(Published in Zeitgeist, The New Indian Express, on 24th January 2009)
Among the several memories that tarnish my recollection of my childhood is my mother’s three-word reply to any grammatical doubt I had: “Check the dictionary”. Over the past eight years, it has become quite obvious Barbara Bush didn’t have this annoying maternal drive. As American loyalists strove to expand their dictionary of ‘accepted’ words and the austere guardians of Queen’s English rushed to coin new words for the acrobatics the tongue underwent as it played out through the now-outgone American President’s vocal chords, most of us didn’t factor in to what extent we had misunderestimated him. It is only now that it had begun to hit us that the era of subject-verb disagreement, comma spices, hanging participles and uber-spoonerism is over.
No more will we hear that all those who refuse to stop thinking of new ways to destroy America have counterparts in the American government who do exactly the same thing. No more will we be thanked for taking time out of our days to witness the hanging of the most powerful man in the world. Nothing will ever be preponed, and no President will claim to have been in the Bible everyday he was President. Never again will we read about a President who says, without flinching, "Yesterday, you made note of my -- the lack of my talent when it came to dancing. But nevertheless, I want you to know I danced with joy. And no question Liberia has gone through very difficult times."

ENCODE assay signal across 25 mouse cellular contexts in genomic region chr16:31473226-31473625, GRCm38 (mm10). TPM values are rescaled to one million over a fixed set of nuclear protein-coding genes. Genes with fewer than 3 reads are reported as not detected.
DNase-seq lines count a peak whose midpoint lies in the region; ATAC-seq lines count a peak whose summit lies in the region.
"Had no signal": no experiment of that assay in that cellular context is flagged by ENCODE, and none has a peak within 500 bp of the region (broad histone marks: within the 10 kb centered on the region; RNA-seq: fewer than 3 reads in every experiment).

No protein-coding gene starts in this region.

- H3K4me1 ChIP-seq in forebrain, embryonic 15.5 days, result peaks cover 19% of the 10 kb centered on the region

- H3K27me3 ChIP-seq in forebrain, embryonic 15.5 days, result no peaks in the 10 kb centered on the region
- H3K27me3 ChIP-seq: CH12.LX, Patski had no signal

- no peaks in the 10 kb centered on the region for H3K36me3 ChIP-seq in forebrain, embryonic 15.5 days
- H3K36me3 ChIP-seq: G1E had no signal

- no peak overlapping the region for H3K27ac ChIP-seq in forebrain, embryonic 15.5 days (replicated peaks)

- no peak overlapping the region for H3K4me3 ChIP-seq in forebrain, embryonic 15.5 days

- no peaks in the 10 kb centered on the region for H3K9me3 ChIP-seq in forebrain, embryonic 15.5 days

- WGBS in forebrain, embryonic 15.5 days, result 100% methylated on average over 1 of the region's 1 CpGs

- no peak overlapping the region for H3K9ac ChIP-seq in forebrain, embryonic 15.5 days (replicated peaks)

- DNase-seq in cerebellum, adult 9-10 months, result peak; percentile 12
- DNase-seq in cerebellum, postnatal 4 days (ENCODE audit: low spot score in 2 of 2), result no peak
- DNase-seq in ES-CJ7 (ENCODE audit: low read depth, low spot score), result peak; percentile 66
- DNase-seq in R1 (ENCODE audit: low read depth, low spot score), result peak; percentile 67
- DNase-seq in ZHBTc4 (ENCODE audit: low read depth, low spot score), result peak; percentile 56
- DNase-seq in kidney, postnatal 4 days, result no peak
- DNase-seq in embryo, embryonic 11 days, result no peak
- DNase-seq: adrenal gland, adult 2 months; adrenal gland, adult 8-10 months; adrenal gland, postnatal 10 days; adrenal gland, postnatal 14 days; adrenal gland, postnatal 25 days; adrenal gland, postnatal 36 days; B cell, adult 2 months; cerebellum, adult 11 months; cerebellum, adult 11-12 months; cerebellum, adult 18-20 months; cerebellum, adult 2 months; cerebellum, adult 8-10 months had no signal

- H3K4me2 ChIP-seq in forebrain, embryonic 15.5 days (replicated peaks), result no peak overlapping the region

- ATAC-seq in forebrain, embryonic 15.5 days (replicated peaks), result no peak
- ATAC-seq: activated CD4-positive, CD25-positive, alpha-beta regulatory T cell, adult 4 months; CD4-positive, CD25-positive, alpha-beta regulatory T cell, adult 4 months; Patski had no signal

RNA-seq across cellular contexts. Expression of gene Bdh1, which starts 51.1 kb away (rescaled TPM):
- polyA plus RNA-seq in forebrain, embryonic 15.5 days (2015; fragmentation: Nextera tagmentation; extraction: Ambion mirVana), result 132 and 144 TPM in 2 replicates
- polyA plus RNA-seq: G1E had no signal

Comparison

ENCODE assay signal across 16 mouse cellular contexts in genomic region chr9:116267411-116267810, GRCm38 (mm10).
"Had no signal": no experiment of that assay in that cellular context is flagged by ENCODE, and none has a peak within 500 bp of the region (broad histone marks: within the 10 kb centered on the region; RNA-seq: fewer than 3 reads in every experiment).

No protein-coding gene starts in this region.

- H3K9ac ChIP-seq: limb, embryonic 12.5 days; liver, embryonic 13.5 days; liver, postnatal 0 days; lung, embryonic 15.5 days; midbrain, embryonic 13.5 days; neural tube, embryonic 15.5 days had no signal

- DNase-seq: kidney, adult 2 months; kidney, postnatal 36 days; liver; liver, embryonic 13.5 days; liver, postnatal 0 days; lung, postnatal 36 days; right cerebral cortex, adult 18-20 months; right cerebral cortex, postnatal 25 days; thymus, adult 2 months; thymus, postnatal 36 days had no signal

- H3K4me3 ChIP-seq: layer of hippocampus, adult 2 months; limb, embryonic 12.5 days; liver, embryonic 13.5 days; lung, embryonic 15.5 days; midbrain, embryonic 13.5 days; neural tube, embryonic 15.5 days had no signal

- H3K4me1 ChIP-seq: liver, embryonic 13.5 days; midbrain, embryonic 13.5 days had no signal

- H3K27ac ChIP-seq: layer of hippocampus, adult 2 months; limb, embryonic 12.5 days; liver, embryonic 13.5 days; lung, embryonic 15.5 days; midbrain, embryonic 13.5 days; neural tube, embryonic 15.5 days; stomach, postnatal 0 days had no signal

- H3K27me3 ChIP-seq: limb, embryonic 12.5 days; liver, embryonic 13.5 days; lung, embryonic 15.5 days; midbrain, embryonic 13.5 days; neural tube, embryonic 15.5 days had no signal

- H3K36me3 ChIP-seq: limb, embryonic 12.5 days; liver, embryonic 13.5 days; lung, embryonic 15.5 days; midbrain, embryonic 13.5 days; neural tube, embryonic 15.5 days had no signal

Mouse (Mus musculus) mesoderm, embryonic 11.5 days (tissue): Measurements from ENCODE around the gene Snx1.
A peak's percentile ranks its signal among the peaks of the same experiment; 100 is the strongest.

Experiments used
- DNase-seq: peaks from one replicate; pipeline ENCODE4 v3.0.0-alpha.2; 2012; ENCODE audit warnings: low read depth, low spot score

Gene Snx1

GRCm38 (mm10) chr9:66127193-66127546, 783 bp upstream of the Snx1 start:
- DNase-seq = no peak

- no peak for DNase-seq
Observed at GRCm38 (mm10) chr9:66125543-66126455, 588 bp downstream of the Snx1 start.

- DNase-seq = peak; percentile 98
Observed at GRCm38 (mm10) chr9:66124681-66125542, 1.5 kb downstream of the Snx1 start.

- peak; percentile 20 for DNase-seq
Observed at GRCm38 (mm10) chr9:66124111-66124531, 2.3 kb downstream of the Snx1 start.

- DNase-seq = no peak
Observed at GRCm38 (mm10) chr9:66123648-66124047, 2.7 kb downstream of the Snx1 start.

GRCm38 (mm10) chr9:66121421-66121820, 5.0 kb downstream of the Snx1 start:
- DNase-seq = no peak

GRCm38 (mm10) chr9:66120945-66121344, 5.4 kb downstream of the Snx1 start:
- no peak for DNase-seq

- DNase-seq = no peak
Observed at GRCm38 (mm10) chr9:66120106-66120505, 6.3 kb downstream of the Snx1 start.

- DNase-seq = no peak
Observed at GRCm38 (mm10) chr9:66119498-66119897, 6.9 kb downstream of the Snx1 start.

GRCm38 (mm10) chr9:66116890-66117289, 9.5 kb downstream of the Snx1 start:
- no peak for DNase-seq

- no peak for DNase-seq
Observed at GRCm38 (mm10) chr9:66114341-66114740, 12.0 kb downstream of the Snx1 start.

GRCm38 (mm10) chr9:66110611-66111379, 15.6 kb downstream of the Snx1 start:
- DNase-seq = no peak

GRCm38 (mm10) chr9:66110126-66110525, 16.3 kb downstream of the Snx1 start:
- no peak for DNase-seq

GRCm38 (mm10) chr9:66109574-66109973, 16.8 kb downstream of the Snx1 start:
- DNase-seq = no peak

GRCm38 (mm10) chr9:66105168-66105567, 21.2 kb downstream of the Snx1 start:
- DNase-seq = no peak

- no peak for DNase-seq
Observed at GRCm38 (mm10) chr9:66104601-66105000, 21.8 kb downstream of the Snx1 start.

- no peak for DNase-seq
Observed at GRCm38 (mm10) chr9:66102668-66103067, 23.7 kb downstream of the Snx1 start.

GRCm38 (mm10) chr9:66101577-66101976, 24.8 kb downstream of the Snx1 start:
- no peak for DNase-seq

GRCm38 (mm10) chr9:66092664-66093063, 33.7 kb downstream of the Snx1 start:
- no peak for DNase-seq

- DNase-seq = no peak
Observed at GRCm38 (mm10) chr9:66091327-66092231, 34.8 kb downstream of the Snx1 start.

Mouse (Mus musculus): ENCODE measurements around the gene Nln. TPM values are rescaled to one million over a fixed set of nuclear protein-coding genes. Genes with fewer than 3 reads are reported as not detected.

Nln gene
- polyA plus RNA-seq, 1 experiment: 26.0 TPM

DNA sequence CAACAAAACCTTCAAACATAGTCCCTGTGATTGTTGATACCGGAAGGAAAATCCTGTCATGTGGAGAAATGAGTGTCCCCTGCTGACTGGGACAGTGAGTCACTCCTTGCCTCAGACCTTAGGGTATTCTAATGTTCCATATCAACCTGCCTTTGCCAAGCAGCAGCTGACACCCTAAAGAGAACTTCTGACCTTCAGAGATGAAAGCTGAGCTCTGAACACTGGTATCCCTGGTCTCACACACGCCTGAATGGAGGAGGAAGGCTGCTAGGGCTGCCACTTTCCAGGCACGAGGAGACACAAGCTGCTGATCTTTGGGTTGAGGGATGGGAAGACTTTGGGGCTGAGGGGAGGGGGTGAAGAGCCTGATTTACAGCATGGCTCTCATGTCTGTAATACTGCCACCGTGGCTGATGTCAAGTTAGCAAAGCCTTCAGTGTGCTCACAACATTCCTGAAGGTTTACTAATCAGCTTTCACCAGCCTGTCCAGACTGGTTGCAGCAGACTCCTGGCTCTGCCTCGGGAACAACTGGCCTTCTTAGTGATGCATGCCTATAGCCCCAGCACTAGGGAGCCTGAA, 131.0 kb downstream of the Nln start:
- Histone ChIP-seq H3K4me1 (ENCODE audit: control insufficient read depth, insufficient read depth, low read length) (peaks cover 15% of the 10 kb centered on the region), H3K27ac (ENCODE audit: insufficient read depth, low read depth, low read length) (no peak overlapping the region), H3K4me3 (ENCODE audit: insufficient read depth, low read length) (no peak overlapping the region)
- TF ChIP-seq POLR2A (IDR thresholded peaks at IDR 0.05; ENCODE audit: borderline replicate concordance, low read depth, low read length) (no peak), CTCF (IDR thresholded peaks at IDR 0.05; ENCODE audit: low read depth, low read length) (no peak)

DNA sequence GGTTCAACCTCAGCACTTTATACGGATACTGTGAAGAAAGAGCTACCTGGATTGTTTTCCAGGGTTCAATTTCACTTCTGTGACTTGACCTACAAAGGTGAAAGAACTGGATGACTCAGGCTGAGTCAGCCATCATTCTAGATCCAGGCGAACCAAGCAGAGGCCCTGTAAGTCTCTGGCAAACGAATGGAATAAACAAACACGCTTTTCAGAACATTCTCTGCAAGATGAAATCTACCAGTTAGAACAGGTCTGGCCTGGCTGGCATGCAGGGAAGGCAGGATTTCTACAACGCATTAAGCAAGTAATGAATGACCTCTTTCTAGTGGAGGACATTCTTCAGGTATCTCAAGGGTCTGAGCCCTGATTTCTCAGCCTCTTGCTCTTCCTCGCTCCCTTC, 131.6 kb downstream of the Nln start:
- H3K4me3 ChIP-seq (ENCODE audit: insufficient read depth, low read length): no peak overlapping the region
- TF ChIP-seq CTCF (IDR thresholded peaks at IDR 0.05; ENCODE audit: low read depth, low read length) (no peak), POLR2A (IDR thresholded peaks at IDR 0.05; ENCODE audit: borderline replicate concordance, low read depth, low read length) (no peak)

Barack Obama is not likely to complain about the Afghan militants’ lack of disregard for human life, or hold up his fist to Gordon Brown and Nicolas Sarkozy after calling himself “the world’s biggest polluter”, or recall the mother of a child who was kidnapped by North Koreans right there in the Oval Office. He might not claim there is plenty of money in Washington, and say what they needed was priority. He certainly would not be surprised at the prediction of gas at four dollars a gallon, and may not estimate that immigrants had caused the population of the thirteen colonies to grow till it numbered three hundred people. Chances are he won’t think people dying of malaria in Ghana is in the national interest of Americans.
And what does all this mean for us? Uncomfortable silences following grammatical faux pas cannot be broken with, “oh, don’t worry. Just the other day, the President of the United States said…” unless you wanted to finish with, “…something that was grammatically correct.”
Romances that have begun with the discovery of love for the English language might end for the lack of common topics of interest. We will have to learn to make conversation about the weather again. Stand-up comedians will have to think of new material; the era of googling Bushisms will now come to an end.
Faced with a crisis of this magnitude, the world must keep its calm before the storm as Bush would want it to, and decision-makers around the world must decide to make decisions as he would want them to make. Nations that remain enemies must come together as partners to invite Bush on a Global Speaking Tour. Pressing when there has to be pressed and holding hands when there needs to be hold hands, he might just confuse the lawmakers and lawbreakers of the world enough to end all wars between terrorists and freedom-fighters. That way, when history was written, the final page might well say victory was achieved by the United States of America for the good of the world.